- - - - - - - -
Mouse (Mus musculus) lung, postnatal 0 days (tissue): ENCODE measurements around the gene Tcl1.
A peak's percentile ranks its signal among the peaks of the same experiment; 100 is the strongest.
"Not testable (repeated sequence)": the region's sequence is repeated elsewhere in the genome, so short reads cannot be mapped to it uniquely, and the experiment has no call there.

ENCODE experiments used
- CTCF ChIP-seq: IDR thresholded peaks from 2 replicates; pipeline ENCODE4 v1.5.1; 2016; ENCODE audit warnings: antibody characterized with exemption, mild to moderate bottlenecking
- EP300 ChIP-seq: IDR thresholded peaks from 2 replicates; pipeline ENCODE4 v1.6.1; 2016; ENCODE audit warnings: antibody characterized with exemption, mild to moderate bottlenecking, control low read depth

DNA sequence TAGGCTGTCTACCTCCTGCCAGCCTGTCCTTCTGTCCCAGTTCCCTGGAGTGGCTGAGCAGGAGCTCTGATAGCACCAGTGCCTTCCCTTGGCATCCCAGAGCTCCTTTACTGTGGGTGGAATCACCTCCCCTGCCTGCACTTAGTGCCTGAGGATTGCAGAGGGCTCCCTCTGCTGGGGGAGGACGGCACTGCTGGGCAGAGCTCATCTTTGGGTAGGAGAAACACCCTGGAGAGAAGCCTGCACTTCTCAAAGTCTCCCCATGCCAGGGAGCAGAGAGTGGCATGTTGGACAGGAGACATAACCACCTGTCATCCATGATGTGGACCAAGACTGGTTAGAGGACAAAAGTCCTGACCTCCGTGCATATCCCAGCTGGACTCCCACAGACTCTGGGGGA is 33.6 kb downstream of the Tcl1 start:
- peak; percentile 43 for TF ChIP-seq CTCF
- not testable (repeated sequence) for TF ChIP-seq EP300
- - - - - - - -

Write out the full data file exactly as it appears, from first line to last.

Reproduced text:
Mouse (Mus musculus) lung, postnatal 0 days (tissue): ENCODE measurements around the gene Tcl1.
A peak's percentile ranks its signal among the peaks of the same experiment; 100 is the strongest.
"Not testable (repeated sequence)": the region's sequence is repeated elsewhere in the genome, so short reads cannot be mapped to it uniquely, and the experiment has no call there.

ENCODE experiments used
- CTCF ChIP-seq: IDR thresholded peaks from 2 replicates; pipeline ENCODE4 v1.5.1; 2016; ENCODE audit warnings: antibody characterized with exemption, mild to moderate bottlenecking
- EP300 ChIP-seq: IDR thresholded peaks from 2 replicates; pipeline ENCODE4 v1.6.1; 2016; ENCODE audit warnings: antibody characterized with exemption, mild to moderate bottlenecking, control low read depth

DNA sequence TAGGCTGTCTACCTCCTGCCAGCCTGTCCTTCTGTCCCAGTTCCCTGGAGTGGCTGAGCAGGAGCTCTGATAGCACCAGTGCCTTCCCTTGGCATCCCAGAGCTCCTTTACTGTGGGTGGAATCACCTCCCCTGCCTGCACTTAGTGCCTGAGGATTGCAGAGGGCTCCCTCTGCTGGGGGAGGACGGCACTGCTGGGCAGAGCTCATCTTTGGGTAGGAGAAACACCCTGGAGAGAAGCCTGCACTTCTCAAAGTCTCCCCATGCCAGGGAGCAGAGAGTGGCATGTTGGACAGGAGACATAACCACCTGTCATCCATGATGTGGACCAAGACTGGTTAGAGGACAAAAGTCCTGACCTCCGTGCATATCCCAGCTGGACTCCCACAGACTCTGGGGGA is 33.6 kb downstream of the Tcl1 start:
- peak; percentile 43 for TF ChIP-seq CTCF
- not testable (repeated sequence) for TF ChIP-seq EP300